Study your flashcards anywhere!

Download the official Cram app for free >

  • Shuffle
    Toggle On
    Toggle Off
  • Alphabetize
    Toggle On
    Toggle Off
  • Front First
    Toggle On
    Toggle Off
  • Both Sides
    Toggle On
    Toggle Off
  • Read
    Toggle On
    Toggle Off

How to study your flashcards.

Right/Left arrow keys: Navigate between flashcards.right arrow keyleft arrow key

Up/Down arrow keys: Flip the card between the front and back.down keyup key

H key: Show hint (3rd side).h key

A key: Read text to speech.a key


Play button


Play button




Click to flip

62 Cards in this Set

  • Front
  • Back
The congressional power to discipline presidents. The ambiguity of the constitutional requirement that presidents commit "other High Crimes and Misdemeanors" gives it considerable discretion in deciding what constitutes sufficiently seriously charges. This requires a two-thirds vote of senate. This also does not give congress power to choose the next president, which goes to the vice president.
enumerated powers
Powers explicitly identified in the text of the Constitution.
pocket veto
The power of the president to veto a bill passed during the last ten days of a session of Congress simply by failing to sign it.
A closed meeting of members of a political party to discuss matters of public policy and political strategy, and in some cases, to select candidates for office.
Progressive movement
A movement in tghe early twentieth century where people sought to reform the presidential selection process and reduce the influence of state party leaders by persuading states to change their rules for selecting candidates. Progressives urged the states to use primary election to choose delegates to the national conventions, giving the public a more direct say in choosing party nominees.
The decision states make to move their causes or primary dates earlier in the election year to influence the nomination process even more.
independent expenditures
Money that groups or individuals spend on behalf of a candidate without formal contact with the candidate. In t he eyes of the court, limits on independent expenditures infringe impermissibly on the right of free speech.
soft money
Expenditures designed to increase voter participation by strengthening party organizations, registering voters, and getting out the vote on Election Day.
The Bipartisan Campaign Reform Act (BCRA)/McCain-Feingold
The law to end all soft money expenditures, although some parts of the law are considered unconstitutional.
electoral college
The body of electors, whose composition is determined by the results of the gneral election, that chooses the president and vice president. To win in the electroal college, candidates must secure a majoirty of the electoral vote.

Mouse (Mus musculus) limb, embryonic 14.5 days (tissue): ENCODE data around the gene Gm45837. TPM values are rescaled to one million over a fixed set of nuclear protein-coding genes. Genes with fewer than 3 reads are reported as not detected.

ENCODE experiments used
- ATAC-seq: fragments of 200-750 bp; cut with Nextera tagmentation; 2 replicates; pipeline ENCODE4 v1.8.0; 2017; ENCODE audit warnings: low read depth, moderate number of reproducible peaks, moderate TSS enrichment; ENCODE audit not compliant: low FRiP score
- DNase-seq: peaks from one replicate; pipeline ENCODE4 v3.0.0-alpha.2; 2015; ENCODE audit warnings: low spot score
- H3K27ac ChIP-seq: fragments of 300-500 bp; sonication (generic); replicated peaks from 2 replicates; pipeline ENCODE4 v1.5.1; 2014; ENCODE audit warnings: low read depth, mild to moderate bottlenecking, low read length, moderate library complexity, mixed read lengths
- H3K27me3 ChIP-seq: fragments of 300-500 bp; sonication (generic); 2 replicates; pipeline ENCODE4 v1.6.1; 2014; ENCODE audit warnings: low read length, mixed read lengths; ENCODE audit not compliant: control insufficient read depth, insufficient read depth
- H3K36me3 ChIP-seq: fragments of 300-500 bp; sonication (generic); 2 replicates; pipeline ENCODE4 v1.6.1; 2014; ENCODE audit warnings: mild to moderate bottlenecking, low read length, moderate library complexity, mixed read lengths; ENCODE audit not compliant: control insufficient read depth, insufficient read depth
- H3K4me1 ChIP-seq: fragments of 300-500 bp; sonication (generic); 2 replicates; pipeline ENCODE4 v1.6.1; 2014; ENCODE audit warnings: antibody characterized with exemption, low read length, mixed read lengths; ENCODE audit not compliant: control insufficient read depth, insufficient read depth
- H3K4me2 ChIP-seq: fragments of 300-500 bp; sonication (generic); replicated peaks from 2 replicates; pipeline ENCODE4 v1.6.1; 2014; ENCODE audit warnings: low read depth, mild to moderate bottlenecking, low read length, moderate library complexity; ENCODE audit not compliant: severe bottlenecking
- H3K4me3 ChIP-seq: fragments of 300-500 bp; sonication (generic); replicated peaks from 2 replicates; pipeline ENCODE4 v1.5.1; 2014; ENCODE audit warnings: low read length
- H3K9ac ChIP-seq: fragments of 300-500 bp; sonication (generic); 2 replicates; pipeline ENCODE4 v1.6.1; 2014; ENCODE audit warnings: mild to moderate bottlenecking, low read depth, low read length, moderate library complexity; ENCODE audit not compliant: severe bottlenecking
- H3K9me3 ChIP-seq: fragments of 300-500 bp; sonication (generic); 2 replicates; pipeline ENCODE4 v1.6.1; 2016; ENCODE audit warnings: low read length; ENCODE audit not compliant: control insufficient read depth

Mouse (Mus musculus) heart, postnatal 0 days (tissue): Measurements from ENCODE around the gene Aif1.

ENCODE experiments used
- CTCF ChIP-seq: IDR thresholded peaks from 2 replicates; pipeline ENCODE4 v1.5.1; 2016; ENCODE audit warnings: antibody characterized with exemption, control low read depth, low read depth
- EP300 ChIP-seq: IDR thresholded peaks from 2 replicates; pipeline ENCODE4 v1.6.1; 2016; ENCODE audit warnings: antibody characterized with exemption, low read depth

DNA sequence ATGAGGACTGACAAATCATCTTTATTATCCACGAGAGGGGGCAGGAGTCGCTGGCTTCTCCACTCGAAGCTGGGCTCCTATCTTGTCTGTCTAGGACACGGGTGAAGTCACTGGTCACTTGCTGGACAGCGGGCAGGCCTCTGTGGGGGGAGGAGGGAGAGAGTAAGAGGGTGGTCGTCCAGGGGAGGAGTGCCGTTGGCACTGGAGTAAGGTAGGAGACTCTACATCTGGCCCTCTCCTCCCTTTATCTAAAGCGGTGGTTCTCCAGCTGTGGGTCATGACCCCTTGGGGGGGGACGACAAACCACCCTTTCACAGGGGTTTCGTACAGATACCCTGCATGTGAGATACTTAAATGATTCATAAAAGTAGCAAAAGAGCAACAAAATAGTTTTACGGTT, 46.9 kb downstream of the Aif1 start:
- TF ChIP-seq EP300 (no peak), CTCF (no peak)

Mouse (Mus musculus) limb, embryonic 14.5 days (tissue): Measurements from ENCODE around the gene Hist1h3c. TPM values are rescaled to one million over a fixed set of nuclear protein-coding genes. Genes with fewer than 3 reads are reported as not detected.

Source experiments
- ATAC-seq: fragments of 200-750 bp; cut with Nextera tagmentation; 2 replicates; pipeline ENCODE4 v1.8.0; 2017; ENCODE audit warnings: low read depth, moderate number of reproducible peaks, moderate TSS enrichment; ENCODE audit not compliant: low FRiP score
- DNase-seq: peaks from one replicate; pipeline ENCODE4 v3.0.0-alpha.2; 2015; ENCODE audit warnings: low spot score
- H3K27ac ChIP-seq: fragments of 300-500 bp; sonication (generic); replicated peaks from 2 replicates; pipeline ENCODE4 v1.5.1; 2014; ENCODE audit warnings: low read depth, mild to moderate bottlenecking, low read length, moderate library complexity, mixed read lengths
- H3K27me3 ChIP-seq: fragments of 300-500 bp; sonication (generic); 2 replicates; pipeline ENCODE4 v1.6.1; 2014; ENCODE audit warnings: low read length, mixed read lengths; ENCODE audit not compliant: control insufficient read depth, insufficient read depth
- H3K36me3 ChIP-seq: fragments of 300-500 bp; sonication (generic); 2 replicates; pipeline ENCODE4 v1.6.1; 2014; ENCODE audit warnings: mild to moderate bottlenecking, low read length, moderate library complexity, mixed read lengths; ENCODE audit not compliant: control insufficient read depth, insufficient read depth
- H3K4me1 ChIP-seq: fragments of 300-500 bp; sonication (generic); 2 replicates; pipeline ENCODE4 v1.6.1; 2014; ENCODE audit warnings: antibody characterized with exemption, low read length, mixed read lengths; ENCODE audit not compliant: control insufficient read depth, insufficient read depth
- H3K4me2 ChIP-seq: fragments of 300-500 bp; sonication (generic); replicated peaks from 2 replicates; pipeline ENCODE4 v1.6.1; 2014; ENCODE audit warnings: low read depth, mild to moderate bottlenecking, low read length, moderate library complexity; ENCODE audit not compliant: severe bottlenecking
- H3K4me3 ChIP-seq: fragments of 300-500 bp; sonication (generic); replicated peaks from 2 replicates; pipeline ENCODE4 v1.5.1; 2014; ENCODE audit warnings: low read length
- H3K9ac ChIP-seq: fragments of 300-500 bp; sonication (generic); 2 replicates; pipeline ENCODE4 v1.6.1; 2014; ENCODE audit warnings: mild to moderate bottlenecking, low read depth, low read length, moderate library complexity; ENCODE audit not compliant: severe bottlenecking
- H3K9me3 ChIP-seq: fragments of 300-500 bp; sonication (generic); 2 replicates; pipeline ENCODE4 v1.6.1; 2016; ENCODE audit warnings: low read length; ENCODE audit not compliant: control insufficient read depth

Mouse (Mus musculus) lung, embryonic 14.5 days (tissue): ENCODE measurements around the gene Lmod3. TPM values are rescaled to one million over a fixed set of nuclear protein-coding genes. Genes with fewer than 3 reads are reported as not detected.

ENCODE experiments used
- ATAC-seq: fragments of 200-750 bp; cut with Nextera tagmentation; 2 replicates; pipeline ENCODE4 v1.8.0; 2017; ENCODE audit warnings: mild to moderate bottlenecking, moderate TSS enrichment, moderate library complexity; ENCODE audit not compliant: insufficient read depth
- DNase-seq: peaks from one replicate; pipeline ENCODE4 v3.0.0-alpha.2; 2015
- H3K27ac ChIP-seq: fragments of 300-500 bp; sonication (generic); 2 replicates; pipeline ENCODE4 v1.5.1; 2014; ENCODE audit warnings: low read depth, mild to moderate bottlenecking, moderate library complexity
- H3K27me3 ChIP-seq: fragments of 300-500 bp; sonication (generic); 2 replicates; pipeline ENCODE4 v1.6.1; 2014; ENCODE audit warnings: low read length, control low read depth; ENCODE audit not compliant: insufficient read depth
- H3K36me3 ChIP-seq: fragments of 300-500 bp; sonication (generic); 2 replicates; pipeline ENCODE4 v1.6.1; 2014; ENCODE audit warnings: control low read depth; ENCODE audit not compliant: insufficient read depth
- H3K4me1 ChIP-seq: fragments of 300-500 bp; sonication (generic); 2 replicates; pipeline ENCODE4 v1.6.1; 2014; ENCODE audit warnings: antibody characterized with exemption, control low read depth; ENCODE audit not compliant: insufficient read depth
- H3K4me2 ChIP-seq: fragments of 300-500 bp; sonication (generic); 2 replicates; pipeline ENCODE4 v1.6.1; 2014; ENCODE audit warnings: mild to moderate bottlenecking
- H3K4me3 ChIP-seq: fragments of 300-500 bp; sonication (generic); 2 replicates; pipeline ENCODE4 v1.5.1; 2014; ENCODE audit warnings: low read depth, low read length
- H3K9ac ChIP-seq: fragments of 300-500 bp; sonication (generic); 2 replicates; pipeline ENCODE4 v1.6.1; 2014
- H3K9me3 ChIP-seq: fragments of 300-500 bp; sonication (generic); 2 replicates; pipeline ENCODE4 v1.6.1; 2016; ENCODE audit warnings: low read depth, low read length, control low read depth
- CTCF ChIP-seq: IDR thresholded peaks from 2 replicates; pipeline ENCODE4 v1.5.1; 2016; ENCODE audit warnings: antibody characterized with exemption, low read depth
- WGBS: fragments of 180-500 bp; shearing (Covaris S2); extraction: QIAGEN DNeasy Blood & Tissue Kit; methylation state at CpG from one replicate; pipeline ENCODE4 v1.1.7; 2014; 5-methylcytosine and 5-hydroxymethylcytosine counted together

unit rule
Where the candidate wins all the state's electoral votes through a pluarity.
central legislative clearance
The power the Budget and Accounting Act of 1921 granted to the president to create a package of legislative proposals and budgets for congressional consideration.
neutral competence
The belief that staff members (usually career civil servants) should be able to work competently for any president, regardless of partisan affiliation or policy preferences and without advocating the policies of individual presidents.
One Hundred Days
A benchmark to judge a newly elected president largely chosen because at that point in Franklin Roosevelt's first term Congress had passed a substatial portion of his New Deal legislation.
midterm elections
The congressional elections thta take palce midway through a president's four-year term.
bargaining strategy
Direct negotiations the White House conducts with other political actors, such as members of Congress and lesader of interest groups, that attempt to reach mutually beneficial agreements.
going public strategy
Direct presidential appeals to the public for support. Presidents use public support to pressure other political actors to accept their policies.
divided government
When the opposition party controls at least one house of Congress, presidential proposals are much less likley to make their way through Congress. The president faced with this must spend more of their time opposing the agenda of the opposition party, usually a difficult and time-consuming task.
executive order
An issue the president can direct to have a federal agency to take some specific action. Although Congress has the power to block this, the president usually can force a federal agency to obey their wishes if they are willing to devote time and effort to the issue.
In general usage, the set of government agencies that carries out government policies. The bureaucracy is characterized by formalized structures, specialized duties, a hierarchical system of authority, routine record-keeping, and a permanent staff.
A term used generall to identify anyone who works within a large, formal organization. More specifically, it refers to career civil service employees of the government.
advice and consent
Refers to the provision in Article II of the Constitution that requires the president to gain the Senate's approval of appointees to a variety of government positions.